Yesterday (Jan. 18) marked the beginning of Thorrablot, a month-long festival where Icelanders celebrate the foods eaten by their ancient Viking ancestors who settled the arctic island.
The stomach-turning specialties served include lamb testicles pickled in sour whey; jellies made from sheep brains; and seal flippers.
But the real taste treat is something called hakarl or rotten shark. Its prepared by burying a shark in gravel until it putrefies about six to eight months.
Hakarl has an ammonia-like smell and its best when the cook urinates on the fish before burial.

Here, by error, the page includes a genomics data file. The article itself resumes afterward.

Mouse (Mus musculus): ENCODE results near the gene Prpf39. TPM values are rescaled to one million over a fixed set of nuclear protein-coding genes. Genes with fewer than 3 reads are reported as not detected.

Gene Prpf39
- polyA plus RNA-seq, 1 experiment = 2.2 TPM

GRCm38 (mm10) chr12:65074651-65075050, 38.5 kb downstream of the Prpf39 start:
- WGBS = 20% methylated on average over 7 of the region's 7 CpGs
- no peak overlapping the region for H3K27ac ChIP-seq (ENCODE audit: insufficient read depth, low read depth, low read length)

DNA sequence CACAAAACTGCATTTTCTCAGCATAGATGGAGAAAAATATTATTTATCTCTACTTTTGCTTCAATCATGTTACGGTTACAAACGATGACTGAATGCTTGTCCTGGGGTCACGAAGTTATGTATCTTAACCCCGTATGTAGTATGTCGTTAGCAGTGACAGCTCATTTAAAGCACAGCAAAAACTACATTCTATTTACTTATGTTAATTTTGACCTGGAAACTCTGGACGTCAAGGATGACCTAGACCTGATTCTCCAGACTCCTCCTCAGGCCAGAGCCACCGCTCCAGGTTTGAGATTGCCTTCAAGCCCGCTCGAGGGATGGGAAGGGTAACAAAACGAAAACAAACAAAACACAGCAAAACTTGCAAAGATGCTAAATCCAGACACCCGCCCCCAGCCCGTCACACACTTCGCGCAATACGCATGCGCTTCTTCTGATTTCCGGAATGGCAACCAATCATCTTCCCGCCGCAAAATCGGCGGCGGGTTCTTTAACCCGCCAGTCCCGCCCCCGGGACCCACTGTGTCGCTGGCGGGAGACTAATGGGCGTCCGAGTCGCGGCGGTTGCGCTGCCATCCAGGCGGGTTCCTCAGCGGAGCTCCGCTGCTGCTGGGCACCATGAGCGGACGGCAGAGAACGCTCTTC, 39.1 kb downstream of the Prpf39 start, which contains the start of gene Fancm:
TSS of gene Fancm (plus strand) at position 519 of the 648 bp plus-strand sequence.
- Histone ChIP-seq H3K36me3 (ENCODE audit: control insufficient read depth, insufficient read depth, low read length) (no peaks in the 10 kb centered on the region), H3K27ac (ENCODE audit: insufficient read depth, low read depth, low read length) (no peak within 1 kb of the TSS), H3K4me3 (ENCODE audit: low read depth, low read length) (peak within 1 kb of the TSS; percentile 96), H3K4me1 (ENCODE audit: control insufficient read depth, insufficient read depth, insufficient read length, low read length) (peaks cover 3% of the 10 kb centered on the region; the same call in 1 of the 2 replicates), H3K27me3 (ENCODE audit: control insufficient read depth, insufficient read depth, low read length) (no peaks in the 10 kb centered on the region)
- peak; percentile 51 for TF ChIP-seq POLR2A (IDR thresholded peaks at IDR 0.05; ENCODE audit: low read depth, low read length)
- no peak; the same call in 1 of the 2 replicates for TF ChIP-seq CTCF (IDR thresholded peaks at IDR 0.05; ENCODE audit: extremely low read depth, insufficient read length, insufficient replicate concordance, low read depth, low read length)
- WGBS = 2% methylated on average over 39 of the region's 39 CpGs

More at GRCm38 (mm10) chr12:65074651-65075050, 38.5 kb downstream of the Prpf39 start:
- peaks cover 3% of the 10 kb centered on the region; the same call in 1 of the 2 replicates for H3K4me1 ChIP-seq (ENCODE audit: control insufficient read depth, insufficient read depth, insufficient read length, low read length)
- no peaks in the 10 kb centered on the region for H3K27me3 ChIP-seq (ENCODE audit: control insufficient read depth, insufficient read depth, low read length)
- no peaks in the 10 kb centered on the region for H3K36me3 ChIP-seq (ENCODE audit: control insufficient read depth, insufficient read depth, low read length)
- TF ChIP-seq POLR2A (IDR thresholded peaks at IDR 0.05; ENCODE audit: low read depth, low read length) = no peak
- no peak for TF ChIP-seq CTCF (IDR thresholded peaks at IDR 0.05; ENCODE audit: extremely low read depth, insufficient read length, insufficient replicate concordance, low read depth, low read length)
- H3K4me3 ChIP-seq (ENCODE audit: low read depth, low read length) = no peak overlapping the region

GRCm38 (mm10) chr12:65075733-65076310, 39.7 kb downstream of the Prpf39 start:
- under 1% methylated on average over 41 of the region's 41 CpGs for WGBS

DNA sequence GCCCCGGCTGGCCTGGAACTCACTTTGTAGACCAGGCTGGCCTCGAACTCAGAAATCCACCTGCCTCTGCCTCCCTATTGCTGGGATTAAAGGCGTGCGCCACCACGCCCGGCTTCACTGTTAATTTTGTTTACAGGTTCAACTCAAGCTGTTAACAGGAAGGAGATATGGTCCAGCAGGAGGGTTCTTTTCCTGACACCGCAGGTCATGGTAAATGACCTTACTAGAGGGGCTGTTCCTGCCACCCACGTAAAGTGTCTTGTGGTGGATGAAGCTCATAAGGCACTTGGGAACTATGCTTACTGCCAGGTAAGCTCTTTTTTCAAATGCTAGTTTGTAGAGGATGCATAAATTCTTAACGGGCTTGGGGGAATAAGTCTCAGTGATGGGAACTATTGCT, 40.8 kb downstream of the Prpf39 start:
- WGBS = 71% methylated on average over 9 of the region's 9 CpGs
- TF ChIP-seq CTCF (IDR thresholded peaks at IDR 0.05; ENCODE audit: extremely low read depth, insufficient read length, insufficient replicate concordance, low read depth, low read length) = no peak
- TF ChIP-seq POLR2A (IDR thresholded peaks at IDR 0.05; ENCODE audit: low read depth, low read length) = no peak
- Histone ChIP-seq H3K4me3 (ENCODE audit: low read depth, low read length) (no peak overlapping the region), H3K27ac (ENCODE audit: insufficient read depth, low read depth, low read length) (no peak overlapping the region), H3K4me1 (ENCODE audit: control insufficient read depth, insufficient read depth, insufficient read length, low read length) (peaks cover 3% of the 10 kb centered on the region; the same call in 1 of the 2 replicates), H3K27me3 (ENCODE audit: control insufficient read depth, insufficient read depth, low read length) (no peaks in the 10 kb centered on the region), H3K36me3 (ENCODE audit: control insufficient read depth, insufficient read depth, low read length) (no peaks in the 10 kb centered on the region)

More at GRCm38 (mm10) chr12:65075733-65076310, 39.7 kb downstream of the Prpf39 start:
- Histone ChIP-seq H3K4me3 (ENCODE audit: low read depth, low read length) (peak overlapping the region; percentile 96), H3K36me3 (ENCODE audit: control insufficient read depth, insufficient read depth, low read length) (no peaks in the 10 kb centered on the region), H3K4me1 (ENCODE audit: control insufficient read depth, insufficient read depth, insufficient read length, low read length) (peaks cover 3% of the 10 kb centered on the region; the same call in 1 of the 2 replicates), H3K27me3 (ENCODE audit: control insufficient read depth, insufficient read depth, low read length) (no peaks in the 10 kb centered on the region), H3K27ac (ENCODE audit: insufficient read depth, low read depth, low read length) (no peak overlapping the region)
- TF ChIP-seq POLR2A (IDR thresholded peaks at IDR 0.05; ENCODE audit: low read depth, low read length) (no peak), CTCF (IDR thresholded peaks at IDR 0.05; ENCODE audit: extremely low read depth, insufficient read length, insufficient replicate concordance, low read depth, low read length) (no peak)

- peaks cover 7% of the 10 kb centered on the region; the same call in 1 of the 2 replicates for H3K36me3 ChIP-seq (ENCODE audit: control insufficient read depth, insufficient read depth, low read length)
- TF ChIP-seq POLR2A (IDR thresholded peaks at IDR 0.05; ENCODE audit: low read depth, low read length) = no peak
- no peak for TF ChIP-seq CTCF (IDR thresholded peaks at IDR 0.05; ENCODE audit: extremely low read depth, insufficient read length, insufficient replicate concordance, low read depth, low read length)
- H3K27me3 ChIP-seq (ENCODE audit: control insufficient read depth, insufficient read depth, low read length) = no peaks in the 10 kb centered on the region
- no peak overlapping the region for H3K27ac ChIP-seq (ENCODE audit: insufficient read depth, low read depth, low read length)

Thorrablot food doesnt sound or smell very tasty, but the dishes remind Icelanders how their ancestors used to survive long winter months.
Thorrablot ends Feb. 16 and until then, Icelanders will be drinking lots of Brennevin, a vodka-like beverage that cuts the ammonia aftertaste in most of the dishes.
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